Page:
One morning in August, two emails came into my inbox only minutes apart. One was about a Pakistani couple convicted in London for the “honor killing” of their teenage daughter, who had refused an arranged marriage. The next was a call to agunah activists asking that we try to stop the forthcoming Jewish marriage of a man who refused to give his first wife, now 21, a gett — a Jewish divorce. While the victimization and suffering are not comparable, these stories share one cultural feature: persistent violation of the human rights of women.
During the last 50 years, there has been considerable agunah activism, beginning with the call for repair by important rabbinic leaders, Rabbi Emanuel Rackman and Rabbi Eliezer Berkovits among others. Agunah aid organizations; sanctions against me’agnim (recalcitrant men who withhold the gett for spite or blackmail); the establishment of International Agunah Day; protests, books, films; toanot trained to accompany an agunah as she goes through the beit din, the religious divorce court; agunah conferences scheduled and cancelled; agunah-free zones; shul shunning — these are but a few of the many attempts during the last half century to rid the Orthodox community of this continuing blight. Two of the latest initiatives to galvanize the community have been the mass rallies organized by ORA and the prenuptial agreements recommended by the Modern Orthodox rabbinate.
But have we really made progress? I think not. There is no discussion underway regarding a global solution to release current agunot, and the two latest initiatives fall far short of the mark. ORA rallies, albeit well organized and often successful, cannot keep pace with new cases cropping up, and the prenups will qualify as a systemic solution only when every last married couple has signed one. As anyone who has ever tried to sign on an entire community to a new project knows, this could take another 50 years. Meanwhile, we will continue to have women such as M., who recently called her rabbi in panic. When she told her husband, from whom she has lived apart for the last 2 years, that she wanted a gett, he told her to forget about it. When she reminded him that they’d signed a prenuptial agreement, he replied, “I don’t care what I signed. Sue me.” With three young children to raise, she has neither means nor energy to fight this battle; an experienced agunah activist familiar with the situation told me that M. would probably be looking at five to seven years of struggle for a gett. Really, then, very little progress.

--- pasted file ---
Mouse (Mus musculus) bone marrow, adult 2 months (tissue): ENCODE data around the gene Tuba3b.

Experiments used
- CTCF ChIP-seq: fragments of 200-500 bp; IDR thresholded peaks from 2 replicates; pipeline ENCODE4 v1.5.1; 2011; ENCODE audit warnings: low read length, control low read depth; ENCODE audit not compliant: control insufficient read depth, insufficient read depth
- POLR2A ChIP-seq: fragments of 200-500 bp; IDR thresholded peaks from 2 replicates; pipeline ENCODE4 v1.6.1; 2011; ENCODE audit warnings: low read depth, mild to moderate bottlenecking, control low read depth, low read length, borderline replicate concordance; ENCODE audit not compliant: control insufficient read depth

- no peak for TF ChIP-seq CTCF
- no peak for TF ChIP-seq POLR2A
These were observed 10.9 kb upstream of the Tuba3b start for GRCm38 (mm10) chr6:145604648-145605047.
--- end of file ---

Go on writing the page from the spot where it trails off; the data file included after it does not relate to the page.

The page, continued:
What is the problem? It lies in the core of Jewish divorce law, Deuteronomy 24:1ff: “If a man ‘acquires’ a wife…and wishes to divorce her, he writes her a bill of divorce [gett], places it in her hand and sends her away….” From those verses the principle of a man’s absolute right was derived. “What is the difference between man and woman in divorce?” the Talmud asks. “A man divorces of his own free will [i.e., cannot be coerced], and a woman is divorced at will or against her will.” Throughout the ages, the Rabbis ameliorated this inequity in divorce. They protected the wife with ketubah alimony; enabled her to sue for divorce, albeit not to grant one; classified intolerable characteristics in a husband that would justify the court to compel him to grant her a divorce; forbad forcible divorce of a wife; and more. But still, the principle of a man’s absolute right remained, always guarding, the unyielding standard against which all other solutions were tested. “We compel him until he says I want to [give her the gett]” was a brilliant Talmudic dictum, but ultimately a man could say no. Even today in Israel, some religious courts are invalidating previously won divorces on the grounds that the husband was coerced into giving the gett.